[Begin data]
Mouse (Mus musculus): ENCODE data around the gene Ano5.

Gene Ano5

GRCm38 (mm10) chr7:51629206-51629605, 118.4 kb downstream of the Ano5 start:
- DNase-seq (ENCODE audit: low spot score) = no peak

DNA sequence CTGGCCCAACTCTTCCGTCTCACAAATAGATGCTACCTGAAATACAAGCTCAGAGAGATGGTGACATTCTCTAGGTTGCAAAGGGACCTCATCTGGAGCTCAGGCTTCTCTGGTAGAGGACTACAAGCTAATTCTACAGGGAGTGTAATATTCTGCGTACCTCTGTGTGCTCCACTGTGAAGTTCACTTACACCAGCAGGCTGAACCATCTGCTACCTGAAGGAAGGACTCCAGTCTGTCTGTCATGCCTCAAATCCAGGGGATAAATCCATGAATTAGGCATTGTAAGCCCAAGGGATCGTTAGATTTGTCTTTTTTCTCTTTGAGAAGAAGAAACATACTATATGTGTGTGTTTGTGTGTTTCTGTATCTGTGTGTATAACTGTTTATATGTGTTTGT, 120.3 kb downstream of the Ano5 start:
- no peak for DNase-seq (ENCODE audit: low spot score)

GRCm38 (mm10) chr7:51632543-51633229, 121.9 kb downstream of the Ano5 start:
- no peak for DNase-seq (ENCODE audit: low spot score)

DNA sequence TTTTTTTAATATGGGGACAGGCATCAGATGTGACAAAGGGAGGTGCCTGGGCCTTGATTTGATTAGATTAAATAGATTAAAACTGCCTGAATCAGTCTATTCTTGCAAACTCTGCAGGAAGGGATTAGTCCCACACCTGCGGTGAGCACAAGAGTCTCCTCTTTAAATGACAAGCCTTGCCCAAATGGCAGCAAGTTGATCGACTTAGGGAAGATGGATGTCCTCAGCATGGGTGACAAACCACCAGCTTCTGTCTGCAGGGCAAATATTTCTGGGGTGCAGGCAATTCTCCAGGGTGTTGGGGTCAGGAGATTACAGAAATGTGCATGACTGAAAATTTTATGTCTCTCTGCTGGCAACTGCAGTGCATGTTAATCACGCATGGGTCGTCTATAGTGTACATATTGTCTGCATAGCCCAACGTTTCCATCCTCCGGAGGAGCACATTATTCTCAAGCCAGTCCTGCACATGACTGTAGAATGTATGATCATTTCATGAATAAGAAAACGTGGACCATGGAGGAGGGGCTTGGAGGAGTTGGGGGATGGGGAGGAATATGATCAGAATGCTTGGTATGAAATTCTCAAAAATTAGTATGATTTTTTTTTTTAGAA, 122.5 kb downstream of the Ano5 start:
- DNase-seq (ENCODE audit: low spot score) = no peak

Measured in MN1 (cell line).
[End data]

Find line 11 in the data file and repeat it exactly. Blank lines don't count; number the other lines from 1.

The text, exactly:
Measured in MN1 (cell line).